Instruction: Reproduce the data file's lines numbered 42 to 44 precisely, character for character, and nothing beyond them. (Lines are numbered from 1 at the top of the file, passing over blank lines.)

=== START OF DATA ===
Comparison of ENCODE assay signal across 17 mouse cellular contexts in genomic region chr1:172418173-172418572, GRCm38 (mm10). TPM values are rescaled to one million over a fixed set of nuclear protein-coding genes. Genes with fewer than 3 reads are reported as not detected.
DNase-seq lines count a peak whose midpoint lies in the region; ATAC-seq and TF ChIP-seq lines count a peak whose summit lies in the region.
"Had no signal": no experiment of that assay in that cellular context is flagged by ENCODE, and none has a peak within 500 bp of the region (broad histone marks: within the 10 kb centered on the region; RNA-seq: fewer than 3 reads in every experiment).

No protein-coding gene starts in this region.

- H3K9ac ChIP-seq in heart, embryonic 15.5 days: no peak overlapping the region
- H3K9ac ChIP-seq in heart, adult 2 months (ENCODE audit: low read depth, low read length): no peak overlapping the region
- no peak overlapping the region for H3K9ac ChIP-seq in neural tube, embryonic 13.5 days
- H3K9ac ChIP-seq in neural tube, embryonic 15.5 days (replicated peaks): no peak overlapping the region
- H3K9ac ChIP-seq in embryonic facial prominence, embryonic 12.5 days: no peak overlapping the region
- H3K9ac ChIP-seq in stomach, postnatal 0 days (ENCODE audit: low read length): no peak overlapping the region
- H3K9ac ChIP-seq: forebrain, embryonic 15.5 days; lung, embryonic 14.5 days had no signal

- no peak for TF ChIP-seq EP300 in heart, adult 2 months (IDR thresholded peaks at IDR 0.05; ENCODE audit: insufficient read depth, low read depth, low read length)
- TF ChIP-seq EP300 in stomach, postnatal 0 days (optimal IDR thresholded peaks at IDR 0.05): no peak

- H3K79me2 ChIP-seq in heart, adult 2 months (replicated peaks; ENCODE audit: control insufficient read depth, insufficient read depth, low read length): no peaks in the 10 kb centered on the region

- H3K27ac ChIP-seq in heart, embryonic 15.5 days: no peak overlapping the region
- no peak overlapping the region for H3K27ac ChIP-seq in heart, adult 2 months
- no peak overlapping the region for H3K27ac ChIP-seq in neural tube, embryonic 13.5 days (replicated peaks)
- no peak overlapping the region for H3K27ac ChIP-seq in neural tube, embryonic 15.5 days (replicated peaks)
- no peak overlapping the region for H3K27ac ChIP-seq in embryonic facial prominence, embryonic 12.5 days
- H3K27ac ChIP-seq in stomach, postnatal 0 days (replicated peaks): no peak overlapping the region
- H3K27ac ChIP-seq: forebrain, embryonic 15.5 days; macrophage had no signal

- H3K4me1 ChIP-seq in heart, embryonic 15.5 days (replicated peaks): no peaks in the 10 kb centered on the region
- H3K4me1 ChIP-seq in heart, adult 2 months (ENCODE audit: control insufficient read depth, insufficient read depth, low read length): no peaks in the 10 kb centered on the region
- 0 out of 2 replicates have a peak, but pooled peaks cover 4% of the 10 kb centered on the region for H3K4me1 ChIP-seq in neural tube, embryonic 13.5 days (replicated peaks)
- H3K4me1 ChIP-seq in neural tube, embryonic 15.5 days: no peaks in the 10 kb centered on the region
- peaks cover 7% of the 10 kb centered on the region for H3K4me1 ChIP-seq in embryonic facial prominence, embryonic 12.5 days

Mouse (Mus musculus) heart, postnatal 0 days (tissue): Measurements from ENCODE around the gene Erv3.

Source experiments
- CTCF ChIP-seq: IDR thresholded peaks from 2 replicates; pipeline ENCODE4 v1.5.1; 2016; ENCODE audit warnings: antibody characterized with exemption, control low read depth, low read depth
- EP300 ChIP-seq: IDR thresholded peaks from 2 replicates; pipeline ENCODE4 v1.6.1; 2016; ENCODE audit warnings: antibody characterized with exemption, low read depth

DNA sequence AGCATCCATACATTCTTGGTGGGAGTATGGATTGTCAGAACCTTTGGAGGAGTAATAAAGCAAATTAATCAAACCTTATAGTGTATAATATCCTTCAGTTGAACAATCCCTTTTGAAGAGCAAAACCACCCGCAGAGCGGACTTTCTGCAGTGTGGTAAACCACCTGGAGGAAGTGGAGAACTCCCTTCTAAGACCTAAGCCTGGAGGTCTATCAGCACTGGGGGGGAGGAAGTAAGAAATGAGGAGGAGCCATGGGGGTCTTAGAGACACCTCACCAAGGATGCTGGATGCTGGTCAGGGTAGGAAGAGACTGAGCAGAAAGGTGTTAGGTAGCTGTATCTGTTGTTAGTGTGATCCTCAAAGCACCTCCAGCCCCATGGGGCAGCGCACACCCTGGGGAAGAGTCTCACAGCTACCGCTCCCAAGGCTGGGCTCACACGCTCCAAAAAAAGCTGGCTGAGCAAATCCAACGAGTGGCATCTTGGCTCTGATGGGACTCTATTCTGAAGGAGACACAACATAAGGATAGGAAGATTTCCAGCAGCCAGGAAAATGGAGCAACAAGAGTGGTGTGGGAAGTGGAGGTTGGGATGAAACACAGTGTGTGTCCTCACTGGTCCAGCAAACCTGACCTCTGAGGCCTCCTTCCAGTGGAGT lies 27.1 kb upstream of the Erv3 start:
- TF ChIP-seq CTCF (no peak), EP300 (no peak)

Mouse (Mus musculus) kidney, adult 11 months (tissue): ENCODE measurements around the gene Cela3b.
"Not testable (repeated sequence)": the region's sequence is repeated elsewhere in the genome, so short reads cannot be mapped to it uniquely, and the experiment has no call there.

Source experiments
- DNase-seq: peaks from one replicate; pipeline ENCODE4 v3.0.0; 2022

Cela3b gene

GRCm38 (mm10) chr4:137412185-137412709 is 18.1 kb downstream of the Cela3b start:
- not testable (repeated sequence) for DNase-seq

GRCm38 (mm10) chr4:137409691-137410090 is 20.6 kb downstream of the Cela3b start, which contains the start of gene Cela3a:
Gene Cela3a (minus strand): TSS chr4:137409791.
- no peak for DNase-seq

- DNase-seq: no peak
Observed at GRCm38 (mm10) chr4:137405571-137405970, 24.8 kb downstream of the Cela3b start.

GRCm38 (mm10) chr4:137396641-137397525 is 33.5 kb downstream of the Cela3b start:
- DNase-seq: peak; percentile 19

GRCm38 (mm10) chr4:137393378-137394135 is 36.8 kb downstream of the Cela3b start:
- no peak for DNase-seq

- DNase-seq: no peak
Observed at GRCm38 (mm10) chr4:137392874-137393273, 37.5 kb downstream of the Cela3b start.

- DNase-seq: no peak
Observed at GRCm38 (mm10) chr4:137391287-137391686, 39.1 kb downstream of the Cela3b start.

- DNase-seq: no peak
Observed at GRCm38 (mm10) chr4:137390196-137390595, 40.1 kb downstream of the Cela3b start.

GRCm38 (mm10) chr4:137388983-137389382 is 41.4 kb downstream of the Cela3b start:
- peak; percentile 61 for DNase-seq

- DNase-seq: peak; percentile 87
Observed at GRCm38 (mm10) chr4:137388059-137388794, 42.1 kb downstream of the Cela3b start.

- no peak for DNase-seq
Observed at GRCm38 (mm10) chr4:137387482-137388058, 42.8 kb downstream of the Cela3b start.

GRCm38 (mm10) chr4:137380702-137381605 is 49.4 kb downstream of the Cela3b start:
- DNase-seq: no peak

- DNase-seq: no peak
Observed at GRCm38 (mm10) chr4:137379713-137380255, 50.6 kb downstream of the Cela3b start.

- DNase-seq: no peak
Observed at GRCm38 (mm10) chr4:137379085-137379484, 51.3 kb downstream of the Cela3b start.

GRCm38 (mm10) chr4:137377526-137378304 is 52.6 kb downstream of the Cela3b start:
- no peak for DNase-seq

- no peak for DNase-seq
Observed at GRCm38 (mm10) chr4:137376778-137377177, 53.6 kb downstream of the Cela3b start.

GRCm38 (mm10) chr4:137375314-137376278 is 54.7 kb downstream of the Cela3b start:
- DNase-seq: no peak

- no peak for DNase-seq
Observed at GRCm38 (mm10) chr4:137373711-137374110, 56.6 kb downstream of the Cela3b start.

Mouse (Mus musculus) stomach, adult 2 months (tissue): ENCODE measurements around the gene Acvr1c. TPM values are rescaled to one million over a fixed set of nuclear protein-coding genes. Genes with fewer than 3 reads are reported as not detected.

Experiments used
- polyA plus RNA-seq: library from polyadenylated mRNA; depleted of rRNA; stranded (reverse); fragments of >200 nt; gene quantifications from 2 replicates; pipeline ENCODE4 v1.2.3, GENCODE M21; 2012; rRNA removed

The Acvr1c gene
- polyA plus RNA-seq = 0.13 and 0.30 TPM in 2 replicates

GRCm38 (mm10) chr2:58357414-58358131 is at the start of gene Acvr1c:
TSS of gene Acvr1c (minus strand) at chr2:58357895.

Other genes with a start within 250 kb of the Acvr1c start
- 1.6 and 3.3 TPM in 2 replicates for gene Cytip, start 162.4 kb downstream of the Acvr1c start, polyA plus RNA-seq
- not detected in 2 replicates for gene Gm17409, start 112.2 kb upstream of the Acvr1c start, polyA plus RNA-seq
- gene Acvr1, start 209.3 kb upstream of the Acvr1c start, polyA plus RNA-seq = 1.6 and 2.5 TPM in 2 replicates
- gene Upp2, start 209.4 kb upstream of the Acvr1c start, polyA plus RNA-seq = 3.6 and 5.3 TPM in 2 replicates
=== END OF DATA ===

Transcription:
- no peak for DNase-seq

- DNase-seq: no peak
Observed at GRCm38 (mm10) chr4:137405571-137405970, 24.8 kb downstream of the Cela3b start.